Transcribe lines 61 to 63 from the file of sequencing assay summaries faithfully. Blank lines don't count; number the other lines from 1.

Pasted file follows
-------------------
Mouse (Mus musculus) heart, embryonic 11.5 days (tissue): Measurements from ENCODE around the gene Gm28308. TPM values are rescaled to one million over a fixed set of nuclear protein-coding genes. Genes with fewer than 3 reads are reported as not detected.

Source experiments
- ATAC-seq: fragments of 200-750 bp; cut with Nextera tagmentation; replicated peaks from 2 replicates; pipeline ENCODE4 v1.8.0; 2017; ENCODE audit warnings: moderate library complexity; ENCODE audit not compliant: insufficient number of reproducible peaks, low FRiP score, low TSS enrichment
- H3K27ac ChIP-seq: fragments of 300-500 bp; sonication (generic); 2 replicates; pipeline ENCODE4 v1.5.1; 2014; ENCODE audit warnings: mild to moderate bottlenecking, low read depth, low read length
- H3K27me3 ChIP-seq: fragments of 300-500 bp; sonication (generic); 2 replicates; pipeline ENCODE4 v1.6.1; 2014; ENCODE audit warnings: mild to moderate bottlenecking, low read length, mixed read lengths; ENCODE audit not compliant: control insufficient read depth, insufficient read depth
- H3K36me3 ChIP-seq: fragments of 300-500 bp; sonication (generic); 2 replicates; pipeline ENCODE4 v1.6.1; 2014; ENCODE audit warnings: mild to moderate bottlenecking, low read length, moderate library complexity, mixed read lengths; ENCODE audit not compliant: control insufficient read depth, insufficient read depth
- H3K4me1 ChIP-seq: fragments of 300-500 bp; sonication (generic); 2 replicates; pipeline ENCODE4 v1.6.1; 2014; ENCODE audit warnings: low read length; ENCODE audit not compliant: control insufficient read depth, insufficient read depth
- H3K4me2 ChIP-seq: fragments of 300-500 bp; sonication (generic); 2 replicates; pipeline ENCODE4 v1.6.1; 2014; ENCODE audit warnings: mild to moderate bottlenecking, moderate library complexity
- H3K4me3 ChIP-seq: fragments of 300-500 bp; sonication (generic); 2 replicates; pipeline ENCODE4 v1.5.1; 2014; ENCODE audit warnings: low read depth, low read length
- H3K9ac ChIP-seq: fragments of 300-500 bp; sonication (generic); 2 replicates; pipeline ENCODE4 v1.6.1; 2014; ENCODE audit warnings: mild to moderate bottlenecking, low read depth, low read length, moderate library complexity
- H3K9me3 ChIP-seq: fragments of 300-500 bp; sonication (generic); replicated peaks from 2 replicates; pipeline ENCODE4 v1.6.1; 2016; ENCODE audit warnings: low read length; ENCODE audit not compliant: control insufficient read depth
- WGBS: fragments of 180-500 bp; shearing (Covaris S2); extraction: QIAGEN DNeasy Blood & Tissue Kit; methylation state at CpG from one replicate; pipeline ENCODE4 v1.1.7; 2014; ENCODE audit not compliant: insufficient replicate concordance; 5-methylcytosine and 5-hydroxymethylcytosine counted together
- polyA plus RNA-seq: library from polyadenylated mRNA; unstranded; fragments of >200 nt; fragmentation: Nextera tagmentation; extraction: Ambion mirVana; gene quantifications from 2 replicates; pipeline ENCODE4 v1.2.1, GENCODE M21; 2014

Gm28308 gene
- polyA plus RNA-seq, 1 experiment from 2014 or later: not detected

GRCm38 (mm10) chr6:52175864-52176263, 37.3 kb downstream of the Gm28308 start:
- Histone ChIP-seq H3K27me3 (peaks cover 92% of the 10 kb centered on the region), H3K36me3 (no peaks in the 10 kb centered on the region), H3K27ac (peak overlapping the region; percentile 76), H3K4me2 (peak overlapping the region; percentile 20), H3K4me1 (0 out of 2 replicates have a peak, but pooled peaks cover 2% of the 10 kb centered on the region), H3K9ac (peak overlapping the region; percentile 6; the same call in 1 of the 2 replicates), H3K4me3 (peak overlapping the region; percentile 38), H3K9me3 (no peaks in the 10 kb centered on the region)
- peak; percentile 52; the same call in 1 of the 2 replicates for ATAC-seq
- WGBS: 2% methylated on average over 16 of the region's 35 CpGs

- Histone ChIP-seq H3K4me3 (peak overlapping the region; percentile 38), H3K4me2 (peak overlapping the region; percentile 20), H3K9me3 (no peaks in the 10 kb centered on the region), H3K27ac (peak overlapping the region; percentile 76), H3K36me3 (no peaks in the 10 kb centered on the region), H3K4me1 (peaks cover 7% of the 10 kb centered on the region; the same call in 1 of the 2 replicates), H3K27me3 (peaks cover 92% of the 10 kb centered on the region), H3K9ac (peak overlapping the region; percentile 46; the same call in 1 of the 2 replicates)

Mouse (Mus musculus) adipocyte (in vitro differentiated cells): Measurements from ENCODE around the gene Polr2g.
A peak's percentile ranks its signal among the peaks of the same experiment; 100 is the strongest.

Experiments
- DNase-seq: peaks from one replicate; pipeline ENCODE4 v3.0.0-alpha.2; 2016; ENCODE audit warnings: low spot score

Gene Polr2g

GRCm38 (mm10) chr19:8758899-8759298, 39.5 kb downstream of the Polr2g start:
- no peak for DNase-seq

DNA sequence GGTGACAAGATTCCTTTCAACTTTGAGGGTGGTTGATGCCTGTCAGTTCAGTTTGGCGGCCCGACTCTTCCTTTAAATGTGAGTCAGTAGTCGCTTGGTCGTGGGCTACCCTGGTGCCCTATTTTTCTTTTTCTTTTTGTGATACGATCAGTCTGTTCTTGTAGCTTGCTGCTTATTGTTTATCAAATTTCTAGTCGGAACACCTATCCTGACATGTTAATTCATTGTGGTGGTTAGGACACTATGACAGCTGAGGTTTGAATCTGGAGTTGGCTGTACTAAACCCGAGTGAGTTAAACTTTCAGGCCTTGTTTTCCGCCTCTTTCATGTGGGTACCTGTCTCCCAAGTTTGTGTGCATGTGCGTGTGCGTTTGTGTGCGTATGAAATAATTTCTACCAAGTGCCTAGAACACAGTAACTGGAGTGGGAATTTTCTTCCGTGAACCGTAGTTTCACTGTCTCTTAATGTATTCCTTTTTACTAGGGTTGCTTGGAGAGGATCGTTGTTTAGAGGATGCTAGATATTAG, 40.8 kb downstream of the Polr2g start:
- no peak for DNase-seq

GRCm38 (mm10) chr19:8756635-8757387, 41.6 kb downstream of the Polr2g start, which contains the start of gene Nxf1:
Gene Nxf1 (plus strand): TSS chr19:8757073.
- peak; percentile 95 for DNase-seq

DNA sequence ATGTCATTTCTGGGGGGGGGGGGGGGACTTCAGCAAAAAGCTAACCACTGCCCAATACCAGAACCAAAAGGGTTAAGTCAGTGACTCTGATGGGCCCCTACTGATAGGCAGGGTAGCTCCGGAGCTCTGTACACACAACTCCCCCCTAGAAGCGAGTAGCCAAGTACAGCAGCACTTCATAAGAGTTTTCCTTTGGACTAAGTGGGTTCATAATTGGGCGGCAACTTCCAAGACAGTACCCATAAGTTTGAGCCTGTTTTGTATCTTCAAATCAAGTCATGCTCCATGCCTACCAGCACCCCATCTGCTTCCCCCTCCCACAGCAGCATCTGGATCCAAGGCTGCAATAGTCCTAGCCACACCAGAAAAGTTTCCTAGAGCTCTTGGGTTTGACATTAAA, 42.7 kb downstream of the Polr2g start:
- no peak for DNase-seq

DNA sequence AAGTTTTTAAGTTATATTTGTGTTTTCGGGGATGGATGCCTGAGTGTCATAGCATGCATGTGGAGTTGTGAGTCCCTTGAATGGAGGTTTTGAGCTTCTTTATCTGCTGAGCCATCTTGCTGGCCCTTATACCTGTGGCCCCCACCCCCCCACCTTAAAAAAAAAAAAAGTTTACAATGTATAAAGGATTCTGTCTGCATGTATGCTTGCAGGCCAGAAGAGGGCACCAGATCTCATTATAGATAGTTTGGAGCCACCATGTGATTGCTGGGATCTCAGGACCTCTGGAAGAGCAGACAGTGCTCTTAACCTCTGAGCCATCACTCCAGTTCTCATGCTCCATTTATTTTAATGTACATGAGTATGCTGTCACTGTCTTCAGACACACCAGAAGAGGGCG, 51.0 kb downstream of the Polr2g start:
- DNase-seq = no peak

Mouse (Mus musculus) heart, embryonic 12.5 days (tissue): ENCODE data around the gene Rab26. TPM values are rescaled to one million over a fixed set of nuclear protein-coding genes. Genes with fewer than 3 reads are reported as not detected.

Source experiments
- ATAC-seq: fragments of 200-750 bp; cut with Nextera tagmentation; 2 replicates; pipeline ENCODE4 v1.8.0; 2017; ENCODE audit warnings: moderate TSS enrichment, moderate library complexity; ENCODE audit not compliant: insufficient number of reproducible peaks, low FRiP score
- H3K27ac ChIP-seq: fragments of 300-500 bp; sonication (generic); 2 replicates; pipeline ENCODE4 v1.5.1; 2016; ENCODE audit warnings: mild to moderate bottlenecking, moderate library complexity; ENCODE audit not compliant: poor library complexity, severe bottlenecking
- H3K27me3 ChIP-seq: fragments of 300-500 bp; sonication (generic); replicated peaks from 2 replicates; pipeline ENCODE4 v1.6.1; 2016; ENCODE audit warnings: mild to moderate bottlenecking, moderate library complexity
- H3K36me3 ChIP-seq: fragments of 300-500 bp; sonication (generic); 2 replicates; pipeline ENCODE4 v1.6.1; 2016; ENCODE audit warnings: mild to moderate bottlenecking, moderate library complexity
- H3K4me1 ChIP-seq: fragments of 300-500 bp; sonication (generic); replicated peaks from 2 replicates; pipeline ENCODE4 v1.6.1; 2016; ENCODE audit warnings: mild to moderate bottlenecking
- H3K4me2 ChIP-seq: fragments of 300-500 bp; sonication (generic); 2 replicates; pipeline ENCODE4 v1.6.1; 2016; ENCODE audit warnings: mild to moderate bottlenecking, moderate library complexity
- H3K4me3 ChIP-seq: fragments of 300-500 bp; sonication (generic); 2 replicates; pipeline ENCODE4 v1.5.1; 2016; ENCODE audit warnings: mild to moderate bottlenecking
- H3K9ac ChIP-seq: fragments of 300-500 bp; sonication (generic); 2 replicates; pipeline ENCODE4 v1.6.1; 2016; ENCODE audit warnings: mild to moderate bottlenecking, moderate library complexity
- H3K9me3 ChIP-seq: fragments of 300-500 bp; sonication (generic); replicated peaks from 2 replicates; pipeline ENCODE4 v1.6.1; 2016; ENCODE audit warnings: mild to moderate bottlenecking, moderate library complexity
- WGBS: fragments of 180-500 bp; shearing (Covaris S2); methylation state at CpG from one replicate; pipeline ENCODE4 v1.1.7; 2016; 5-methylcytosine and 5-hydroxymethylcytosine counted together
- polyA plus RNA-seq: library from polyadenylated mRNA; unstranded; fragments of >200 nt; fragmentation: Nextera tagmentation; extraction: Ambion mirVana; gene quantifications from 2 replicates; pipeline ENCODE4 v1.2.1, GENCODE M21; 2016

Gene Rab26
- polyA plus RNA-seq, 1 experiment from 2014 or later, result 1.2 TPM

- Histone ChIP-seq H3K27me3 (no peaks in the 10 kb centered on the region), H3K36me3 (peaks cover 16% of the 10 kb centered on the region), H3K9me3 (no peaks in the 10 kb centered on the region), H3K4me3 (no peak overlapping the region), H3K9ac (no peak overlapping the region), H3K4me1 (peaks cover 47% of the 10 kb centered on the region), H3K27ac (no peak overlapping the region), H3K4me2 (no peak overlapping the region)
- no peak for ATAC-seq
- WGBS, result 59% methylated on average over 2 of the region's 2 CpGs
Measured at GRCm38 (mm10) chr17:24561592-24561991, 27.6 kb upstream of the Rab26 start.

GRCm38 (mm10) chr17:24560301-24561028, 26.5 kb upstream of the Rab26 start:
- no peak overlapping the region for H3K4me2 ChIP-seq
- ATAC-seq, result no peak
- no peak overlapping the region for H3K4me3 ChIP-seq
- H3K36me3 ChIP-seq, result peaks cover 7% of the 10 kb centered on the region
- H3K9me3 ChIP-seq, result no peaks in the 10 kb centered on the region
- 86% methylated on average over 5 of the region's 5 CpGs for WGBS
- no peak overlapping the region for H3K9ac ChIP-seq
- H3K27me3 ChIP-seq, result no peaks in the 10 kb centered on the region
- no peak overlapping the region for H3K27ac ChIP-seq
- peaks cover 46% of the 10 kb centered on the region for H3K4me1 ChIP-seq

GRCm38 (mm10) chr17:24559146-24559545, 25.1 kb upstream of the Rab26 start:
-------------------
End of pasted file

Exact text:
- H3K9me3 ChIP-seq, result no peaks in the 10 kb centered on the region
- 86% methylated on average over 5 of the region's 5 CpGs for WGBS
- no peak overlapping the region for H3K9ac ChIP-seq